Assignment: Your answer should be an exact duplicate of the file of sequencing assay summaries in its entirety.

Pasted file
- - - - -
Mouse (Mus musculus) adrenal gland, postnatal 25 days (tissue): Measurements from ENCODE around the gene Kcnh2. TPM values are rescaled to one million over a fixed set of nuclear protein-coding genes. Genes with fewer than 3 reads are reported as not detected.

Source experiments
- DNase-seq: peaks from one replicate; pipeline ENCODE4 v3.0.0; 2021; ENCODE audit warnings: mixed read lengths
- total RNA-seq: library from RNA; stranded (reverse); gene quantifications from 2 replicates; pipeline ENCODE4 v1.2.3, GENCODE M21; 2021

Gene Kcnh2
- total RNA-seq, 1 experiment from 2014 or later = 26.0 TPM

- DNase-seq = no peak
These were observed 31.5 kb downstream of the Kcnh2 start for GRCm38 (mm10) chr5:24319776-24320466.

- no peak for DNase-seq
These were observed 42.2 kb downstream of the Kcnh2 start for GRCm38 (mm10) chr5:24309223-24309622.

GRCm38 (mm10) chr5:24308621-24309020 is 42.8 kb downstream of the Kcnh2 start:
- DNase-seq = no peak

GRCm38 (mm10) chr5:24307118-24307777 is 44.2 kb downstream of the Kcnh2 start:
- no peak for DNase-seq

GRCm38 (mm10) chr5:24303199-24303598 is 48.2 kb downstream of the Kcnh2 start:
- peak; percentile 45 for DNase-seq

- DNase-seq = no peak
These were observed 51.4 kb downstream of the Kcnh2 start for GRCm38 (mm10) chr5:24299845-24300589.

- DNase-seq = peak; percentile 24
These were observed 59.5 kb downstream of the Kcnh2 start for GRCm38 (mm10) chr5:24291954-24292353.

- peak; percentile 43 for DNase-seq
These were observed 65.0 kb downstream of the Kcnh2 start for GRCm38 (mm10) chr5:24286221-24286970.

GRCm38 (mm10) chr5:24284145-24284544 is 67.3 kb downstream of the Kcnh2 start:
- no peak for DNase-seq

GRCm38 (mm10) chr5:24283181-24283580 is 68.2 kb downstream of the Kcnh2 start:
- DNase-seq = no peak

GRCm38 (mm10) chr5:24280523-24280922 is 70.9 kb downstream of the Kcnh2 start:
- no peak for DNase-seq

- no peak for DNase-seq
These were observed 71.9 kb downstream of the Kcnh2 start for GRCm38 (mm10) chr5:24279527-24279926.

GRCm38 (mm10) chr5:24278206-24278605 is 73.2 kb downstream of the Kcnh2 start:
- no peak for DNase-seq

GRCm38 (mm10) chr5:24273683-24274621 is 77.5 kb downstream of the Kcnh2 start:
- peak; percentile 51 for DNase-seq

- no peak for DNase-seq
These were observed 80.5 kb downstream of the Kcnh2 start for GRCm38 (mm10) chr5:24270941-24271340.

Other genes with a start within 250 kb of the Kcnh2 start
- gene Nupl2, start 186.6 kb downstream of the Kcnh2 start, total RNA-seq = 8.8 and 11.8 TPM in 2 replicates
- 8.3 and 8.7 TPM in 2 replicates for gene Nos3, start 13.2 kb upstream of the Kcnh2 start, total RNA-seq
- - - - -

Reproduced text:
Mouse (Mus musculus) adrenal gland, postnatal 25 days (tissue): Measurements from ENCODE around the gene Kcnh2. TPM values are rescaled to one million over a fixed set of nuclear protein-coding genes. Genes with fewer than 3 reads are reported as not detected.

Source experiments
- DNase-seq: peaks from one replicate; pipeline ENCODE4 v3.0.0; 2021; ENCODE audit warnings: mixed read lengths
- total RNA-seq: library from RNA; stranded (reverse); gene quantifications from 2 replicates; pipeline ENCODE4 v1.2.3, GENCODE M21; 2021

Gene Kcnh2
- total RNA-seq, 1 experiment from 2014 or later = 26.0 TPM

- DNase-seq = no peak
These were observed 31.5 kb downstream of the Kcnh2 start for GRCm38 (mm10) chr5:24319776-24320466.

- no peak for DNase-seq
These were observed 42.2 kb downstream of the Kcnh2 start for GRCm38 (mm10) chr5:24309223-24309622.

GRCm38 (mm10) chr5:24308621-24309020 is 42.8 kb downstream of the Kcnh2 start:
- DNase-seq = no peak

GRCm38 (mm10) chr5:24307118-24307777 is 44.2 kb downstream of the Kcnh2 start:
- no peak for DNase-seq

GRCm38 (mm10) chr5:24303199-24303598 is 48.2 kb downstream of the Kcnh2 start:
- peak; percentile 45 for DNase-seq

- DNase-seq = no peak
These were observed 51.4 kb downstream of the Kcnh2 start for GRCm38 (mm10) chr5:24299845-24300589.

- DNase-seq = peak; percentile 24
These were observed 59.5 kb downstream of the Kcnh2 start for GRCm38 (mm10) chr5:24291954-24292353.

- peak; percentile 43 for DNase-seq
These were observed 65.0 kb downstream of the Kcnh2 start for GRCm38 (mm10) chr5:24286221-24286970.

GRCm38 (mm10) chr5:24284145-24284544 is 67.3 kb downstream of the Kcnh2 start:
- no peak for DNase-seq

GRCm38 (mm10) chr5:24283181-24283580 is 68.2 kb downstream of the Kcnh2 start:
- DNase-seq = no peak

GRCm38 (mm10) chr5:24280523-24280922 is 70.9 kb downstream of the Kcnh2 start:
- no peak for DNase-seq

- no peak for DNase-seq
These were observed 71.9 kb downstream of the Kcnh2 start for GRCm38 (mm10) chr5:24279527-24279926.

GRCm38 (mm10) chr5:24278206-24278605 is 73.2 kb downstream of the Kcnh2 start:
- no peak for DNase-seq

GRCm38 (mm10) chr5:24273683-24274621 is 77.5 kb downstream of the Kcnh2 start:
- peak; percentile 51 for DNase-seq

- no peak for DNase-seq
These were observed 80.5 kb downstream of the Kcnh2 start for GRCm38 (mm10) chr5:24270941-24271340.

Other genes with a start within 250 kb of the Kcnh2 start
- gene Nupl2, start 186.6 kb downstream of the Kcnh2 start, total RNA-seq = 8.8 and 11.8 TPM in 2 replicates
- 8.3 and 8.7 TPM in 2 replicates for gene Nos3, start 13.2 kb upstream of the Kcnh2 start, total RNA-seq